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Kinski - Be Gentle with The Warm Turtle CD (album) cover




Psychedelic/Space Rock

4.04 | 4 ratings

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Prog Reviewer
4 stars Any fan of Neuer Deutscher Film will take notice of a band name-checking Klaus Kinski. And be thrilled to find that their music, like the volatile actor himself, is equally enigmatic, unpredictable, often violent, and sometimes surprisingly beautiful.

The Seattle-based quartet is currently listed in these Archives as a Psychedelic/Space Rock group, but that's only a (minor) slice of their full musical spectrum. Other elements are more conspicuous: Post Rock noise; west coast Grunge (hardly unexpected, given their home town); Krautrock repetition. In other words, nothing remotely like what we all recognize (but have trouble defining) as Progressive Rock.

The band's mostly instrumental second album is an exercise in opposition, contrasting moments of distorted twin-guitar fury with interludes of uneasy ambient calm. The opening "Space Launch for Frenchie" (the goofy title is a Post Rock trait shared with their kindred spirits in MOGWAI) balances relaxing atmospherics against some oddly unsettling guitar reverb, ebbing and flowing directly into the majestic fuzzed-out anthem "New India".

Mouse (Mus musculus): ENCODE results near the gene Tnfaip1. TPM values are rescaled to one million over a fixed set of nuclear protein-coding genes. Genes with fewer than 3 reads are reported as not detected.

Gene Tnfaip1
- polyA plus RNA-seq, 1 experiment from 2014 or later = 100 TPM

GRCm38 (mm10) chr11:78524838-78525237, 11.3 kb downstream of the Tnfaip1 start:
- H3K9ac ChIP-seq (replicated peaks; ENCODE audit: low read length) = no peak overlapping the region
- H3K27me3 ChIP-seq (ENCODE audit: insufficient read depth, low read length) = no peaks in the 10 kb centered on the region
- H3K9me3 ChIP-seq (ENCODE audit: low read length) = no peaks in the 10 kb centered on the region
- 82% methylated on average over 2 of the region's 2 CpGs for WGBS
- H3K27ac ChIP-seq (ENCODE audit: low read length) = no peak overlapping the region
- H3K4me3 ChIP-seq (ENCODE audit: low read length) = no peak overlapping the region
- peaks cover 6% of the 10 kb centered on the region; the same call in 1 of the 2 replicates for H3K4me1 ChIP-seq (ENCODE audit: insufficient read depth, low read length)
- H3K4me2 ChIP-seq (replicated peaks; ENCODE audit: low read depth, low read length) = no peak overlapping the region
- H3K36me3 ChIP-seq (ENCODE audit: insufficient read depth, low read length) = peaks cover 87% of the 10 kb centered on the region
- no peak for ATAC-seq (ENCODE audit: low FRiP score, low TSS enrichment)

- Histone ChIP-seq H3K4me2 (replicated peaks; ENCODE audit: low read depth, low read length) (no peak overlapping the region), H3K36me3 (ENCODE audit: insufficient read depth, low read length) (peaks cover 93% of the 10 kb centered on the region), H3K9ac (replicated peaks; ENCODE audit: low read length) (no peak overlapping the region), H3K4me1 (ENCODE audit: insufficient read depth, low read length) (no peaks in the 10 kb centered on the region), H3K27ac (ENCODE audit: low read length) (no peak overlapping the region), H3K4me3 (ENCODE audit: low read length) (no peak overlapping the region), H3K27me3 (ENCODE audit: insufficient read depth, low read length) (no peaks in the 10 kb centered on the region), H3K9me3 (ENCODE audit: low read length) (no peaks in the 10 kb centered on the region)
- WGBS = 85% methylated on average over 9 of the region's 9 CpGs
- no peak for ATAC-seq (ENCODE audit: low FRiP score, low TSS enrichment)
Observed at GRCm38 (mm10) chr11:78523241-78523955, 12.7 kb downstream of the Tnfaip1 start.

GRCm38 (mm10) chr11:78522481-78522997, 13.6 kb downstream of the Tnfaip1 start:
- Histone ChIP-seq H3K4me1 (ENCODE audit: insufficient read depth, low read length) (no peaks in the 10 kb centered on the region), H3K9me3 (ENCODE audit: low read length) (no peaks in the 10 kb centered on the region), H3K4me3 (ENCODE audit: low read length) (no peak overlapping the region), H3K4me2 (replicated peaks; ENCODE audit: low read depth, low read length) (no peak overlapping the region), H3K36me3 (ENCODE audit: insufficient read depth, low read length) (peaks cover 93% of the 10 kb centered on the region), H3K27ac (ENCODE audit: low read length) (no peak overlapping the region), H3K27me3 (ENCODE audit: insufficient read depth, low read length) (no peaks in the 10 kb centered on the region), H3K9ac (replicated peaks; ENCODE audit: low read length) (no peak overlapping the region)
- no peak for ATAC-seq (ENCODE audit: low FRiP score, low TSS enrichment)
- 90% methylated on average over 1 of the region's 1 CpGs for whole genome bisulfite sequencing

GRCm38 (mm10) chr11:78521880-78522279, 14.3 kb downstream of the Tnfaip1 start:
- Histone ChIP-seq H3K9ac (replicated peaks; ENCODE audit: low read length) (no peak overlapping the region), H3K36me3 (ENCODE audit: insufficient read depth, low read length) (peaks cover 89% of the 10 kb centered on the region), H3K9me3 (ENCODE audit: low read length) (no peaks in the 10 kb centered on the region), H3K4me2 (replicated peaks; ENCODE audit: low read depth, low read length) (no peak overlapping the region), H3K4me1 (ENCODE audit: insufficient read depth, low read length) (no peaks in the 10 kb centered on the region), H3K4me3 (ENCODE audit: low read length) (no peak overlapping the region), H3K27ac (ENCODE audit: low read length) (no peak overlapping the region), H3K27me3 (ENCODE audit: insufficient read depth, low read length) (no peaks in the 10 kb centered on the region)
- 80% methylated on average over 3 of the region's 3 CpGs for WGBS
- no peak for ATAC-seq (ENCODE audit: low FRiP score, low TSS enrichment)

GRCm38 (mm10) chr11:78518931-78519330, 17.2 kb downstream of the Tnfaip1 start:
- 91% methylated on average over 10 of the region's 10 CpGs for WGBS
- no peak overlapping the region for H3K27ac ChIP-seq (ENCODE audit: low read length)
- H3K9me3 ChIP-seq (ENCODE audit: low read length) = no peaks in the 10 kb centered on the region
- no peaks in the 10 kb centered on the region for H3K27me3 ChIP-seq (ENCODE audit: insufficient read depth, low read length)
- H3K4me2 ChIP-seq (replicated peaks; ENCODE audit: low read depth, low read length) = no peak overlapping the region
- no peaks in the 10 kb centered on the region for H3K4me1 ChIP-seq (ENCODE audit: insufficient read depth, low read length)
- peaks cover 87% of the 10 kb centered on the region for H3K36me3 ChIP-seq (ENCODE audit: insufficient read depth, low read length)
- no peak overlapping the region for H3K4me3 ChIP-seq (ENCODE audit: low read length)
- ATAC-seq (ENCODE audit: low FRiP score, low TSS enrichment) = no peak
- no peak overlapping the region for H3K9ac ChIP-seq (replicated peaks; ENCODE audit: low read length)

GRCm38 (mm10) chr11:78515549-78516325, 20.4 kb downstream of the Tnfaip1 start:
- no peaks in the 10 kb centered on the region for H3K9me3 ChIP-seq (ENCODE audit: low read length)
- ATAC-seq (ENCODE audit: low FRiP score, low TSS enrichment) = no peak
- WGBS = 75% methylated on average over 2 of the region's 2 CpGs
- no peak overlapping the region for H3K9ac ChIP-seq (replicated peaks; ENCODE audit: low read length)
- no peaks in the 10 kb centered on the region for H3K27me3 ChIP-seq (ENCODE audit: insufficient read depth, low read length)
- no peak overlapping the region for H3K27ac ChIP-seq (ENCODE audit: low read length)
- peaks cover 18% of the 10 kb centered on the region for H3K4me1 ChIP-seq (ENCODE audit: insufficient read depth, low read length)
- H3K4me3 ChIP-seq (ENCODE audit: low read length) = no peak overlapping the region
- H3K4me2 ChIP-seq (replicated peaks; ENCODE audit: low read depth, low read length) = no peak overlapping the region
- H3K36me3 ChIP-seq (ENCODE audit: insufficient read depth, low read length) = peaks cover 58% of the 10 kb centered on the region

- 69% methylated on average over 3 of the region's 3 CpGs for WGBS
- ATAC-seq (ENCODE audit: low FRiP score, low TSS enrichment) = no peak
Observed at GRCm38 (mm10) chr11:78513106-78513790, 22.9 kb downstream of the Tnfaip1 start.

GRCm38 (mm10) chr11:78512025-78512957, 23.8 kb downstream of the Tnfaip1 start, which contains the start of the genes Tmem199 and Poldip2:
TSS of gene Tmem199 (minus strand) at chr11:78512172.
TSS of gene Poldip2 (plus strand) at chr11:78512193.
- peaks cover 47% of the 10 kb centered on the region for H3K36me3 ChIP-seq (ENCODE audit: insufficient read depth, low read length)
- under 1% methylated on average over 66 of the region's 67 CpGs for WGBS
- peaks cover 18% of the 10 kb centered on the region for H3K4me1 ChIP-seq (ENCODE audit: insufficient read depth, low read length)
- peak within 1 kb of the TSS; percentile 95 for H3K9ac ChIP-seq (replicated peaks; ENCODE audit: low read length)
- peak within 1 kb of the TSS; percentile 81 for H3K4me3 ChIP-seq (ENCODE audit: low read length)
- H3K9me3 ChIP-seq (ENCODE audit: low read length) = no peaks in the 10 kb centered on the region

Which in turn brilliantly sets up "Newport", the only true song on the album: a noose-tight dynamo of post-NEU! motorik propulsion designed to worm its way under your skin. Note the evocative film-noir lyrics, so terse they're worth quoting in full:

Run / To the beach house

Stay there / 'Til you get my phone call

Lie low / Don't do anything

If we get out of this mess / It'll be a godsend

Call me a philistine, but I think it's brilliant. And that same brevity of expression is reflected in the music throughout the album. One chord is usually sufficient to carry any given track; often a single note is enough to prove the (very German) idea that complexity isn't always required to make a powerful noise.

The album ends (in "Montgomery") on the same atypical mood it began with: wrapped in a warm blanket of quietly reverberating guitar arpeggios, gently hung from a simple melodic hook. For a band described elsewhere in the music press as sounding "like Sabbath in a washing machine during a power surge", the final notes leave a strange, savory aftertaste.

Three-plus stars, rounded up.

Neu!mann | 4/5 |


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